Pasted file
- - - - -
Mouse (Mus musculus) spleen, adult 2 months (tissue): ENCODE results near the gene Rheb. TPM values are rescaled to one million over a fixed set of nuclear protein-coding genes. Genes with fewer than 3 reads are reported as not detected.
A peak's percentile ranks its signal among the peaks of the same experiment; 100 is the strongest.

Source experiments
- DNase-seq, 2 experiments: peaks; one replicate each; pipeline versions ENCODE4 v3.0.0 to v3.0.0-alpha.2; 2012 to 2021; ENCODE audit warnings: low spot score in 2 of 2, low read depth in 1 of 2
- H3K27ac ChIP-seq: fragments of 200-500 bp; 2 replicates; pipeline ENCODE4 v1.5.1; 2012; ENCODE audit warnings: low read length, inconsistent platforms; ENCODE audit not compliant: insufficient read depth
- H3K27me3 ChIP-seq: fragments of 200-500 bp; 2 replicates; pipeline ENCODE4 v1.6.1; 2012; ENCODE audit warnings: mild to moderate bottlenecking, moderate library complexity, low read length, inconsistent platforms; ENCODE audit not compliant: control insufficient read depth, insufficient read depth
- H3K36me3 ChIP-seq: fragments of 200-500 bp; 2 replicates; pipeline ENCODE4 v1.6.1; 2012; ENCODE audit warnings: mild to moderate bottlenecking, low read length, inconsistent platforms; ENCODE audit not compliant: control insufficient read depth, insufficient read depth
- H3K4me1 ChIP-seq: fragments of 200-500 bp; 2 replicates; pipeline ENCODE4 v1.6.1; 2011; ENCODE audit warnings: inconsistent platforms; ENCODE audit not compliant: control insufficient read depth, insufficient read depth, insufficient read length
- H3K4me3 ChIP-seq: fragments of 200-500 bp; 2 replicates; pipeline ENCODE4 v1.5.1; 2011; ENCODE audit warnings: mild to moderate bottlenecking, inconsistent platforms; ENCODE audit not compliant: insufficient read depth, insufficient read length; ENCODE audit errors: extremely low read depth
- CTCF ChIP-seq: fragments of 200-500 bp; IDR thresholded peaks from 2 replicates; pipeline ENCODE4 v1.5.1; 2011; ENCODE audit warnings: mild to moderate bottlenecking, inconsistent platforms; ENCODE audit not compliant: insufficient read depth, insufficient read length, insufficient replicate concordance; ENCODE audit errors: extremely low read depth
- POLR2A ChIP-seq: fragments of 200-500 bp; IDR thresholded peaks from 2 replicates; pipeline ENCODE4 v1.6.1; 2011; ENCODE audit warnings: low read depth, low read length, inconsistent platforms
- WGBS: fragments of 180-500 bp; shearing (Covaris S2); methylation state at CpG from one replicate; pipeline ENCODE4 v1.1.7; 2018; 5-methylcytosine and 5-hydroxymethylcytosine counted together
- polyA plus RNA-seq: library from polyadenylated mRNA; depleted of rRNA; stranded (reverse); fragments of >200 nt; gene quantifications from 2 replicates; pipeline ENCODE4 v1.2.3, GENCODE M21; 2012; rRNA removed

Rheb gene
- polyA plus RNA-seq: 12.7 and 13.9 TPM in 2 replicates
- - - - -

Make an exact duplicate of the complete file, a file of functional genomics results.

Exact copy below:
Mouse (Mus musculus) spleen, adult 2 months (tissue): ENCODE results near the gene Rheb. TPM values are rescaled to one million over a fixed set of nuclear protein-coding genes. Genes with fewer than 3 reads are reported as not detected.
A peak's percentile ranks its signal among the peaks of the same experiment; 100 is the strongest.

Source experiments
- DNase-seq, 2 experiments: peaks; one replicate each; pipeline versions ENCODE4 v3.0.0 to v3.0.0-alpha.2; 2012 to 2021; ENCODE audit warnings: low spot score in 2 of 2, low read depth in 1 of 2
- H3K27ac ChIP-seq: fragments of 200-500 bp; 2 replicates; pipeline ENCODE4 v1.5.1; 2012; ENCODE audit warnings: low read length, inconsistent platforms; ENCODE audit not compliant: insufficient read depth
- H3K27me3 ChIP-seq: fragments of 200-500 bp; 2 replicates; pipeline ENCODE4 v1.6.1; 2012; ENCODE audit warnings: mild to moderate bottlenecking, moderate library complexity, low read length, inconsistent platforms; ENCODE audit not compliant: control insufficient read depth, insufficient read depth
- H3K36me3 ChIP-seq: fragments of 200-500 bp; 2 replicates; pipeline ENCODE4 v1.6.1; 2012; ENCODE audit warnings: mild to moderate bottlenecking, low read length, inconsistent platforms; ENCODE audit not compliant: control insufficient read depth, insufficient read depth
- H3K4me1 ChIP-seq: fragments of 200-500 bp; 2 replicates; pipeline ENCODE4 v1.6.1; 2011; ENCODE audit warnings: inconsistent platforms; ENCODE audit not compliant: control insufficient read depth, insufficient read depth, insufficient read length
- H3K4me3 ChIP-seq: fragments of 200-500 bp; 2 replicates; pipeline ENCODE4 v1.5.1; 2011; ENCODE audit warnings: mild to moderate bottlenecking, inconsistent platforms; ENCODE audit not compliant: insufficient read depth, insufficient read length; ENCODE audit errors: extremely low read depth
- CTCF ChIP-seq: fragments of 200-500 bp; IDR thresholded peaks from 2 replicates; pipeline ENCODE4 v1.5.1; 2011; ENCODE audit warnings: mild to moderate bottlenecking, inconsistent platforms; ENCODE audit not compliant: insufficient read depth, insufficient read length, insufficient replicate concordance; ENCODE audit errors: extremely low read depth
- POLR2A ChIP-seq: fragments of 200-500 bp; IDR thresholded peaks from 2 replicates; pipeline ENCODE4 v1.6.1; 2011; ENCODE audit warnings: low read depth, low read length, inconsistent platforms
- WGBS: fragments of 180-500 bp; shearing (Covaris S2); methylation state at CpG from one replicate; pipeline ENCODE4 v1.1.7; 2018; 5-methylcytosine and 5-hydroxymethylcytosine counted together
- polyA plus RNA-seq: library from polyadenylated mRNA; depleted of rRNA; stranded (reverse); fragments of >200 nt; gene quantifications from 2 replicates; pipeline ENCODE4 v1.2.3, GENCODE M21; 2012; rRNA removed

Rheb gene
- polyA plus RNA-seq: 12.7 and 13.9 TPM in 2 replicates